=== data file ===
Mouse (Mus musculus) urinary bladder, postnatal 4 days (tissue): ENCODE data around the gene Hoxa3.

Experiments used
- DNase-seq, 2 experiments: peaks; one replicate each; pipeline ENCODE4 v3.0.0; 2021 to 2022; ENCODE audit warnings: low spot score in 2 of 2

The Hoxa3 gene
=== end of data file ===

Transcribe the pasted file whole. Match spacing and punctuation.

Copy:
Mouse (Mus musculus) urinary bladder, postnatal 4 days (tissue): ENCODE data around the gene Hoxa3.

Experiments used
- DNase-seq, 2 experiments: peaks; one replicate each; pipeline ENCODE4 v3.0.0; 2021 to 2022; ENCODE audit warnings: low spot score in 2 of 2

The Hoxa3 gene